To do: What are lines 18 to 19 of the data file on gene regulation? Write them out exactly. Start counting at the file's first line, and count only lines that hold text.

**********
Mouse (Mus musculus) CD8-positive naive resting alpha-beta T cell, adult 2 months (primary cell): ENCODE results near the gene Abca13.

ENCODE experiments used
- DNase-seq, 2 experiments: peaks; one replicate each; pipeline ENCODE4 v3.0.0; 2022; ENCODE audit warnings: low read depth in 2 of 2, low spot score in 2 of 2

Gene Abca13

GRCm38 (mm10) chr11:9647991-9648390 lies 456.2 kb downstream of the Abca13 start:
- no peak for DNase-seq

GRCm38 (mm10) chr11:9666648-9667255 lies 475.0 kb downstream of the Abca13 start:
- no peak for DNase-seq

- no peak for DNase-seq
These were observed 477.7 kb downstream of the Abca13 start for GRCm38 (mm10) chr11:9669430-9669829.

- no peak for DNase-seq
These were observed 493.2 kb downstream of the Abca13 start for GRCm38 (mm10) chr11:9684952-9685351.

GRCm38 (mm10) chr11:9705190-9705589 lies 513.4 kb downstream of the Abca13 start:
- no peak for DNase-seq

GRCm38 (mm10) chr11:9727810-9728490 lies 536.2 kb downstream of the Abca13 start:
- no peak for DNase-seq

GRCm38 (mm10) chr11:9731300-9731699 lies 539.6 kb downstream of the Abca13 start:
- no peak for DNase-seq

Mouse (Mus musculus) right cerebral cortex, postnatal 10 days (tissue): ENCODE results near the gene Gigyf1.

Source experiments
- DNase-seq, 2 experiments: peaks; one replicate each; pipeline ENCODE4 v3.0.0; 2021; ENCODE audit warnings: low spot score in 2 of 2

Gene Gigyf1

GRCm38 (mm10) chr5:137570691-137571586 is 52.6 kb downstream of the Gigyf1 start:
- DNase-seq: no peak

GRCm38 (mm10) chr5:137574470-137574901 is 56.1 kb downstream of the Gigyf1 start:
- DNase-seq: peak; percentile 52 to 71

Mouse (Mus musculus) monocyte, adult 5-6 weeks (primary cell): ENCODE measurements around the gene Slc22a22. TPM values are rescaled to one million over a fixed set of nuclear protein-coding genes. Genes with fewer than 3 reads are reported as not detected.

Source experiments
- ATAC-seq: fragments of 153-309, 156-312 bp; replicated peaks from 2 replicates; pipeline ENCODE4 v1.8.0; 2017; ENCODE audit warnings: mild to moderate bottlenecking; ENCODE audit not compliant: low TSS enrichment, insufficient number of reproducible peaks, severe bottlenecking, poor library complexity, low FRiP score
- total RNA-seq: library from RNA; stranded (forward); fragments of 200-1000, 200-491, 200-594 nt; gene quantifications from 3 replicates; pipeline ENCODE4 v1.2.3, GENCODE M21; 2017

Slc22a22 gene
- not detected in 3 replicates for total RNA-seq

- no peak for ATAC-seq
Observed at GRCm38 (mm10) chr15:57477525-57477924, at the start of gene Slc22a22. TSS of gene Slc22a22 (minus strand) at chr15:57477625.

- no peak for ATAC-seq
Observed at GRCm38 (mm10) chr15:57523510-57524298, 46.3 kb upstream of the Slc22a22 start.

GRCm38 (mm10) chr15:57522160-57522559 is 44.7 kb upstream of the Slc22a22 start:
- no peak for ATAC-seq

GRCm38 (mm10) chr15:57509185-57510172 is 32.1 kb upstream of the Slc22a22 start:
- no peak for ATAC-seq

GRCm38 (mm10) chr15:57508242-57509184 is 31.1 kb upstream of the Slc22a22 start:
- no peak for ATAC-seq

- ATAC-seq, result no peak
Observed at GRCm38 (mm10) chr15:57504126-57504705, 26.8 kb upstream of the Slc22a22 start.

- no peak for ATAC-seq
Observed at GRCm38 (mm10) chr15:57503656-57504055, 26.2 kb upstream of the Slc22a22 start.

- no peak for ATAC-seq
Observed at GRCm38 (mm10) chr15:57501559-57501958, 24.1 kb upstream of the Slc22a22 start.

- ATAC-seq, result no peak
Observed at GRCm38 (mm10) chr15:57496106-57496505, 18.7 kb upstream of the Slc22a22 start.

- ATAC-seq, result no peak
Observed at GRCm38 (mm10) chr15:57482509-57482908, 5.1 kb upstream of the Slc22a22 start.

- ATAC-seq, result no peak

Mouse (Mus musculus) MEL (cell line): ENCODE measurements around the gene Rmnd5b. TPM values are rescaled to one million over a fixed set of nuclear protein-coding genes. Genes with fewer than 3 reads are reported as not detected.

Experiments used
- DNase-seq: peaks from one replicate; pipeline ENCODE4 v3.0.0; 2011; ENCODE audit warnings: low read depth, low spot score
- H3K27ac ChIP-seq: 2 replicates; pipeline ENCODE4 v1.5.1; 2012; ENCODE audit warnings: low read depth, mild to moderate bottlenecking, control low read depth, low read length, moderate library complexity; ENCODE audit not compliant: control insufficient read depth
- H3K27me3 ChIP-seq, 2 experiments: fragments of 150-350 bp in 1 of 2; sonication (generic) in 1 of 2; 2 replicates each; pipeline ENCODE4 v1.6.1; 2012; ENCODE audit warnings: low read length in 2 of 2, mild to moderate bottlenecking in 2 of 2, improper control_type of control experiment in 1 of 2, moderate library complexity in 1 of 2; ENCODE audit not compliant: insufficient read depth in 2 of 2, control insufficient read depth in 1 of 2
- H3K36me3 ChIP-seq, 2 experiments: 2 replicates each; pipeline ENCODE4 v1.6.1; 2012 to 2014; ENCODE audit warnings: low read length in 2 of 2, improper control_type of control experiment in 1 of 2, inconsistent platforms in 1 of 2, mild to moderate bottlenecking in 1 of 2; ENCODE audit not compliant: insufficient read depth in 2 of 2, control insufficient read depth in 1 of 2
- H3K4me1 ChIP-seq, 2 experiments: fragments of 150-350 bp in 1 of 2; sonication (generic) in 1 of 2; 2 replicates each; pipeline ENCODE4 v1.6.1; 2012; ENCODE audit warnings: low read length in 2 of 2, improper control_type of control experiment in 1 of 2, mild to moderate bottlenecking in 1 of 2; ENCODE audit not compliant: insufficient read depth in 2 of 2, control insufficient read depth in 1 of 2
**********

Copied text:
- no peak for DNase-seq

Mouse (Mus musculus) right cerebral cortex, postnatal 10 days (tissue): ENCODE results near the gene Gigyf1.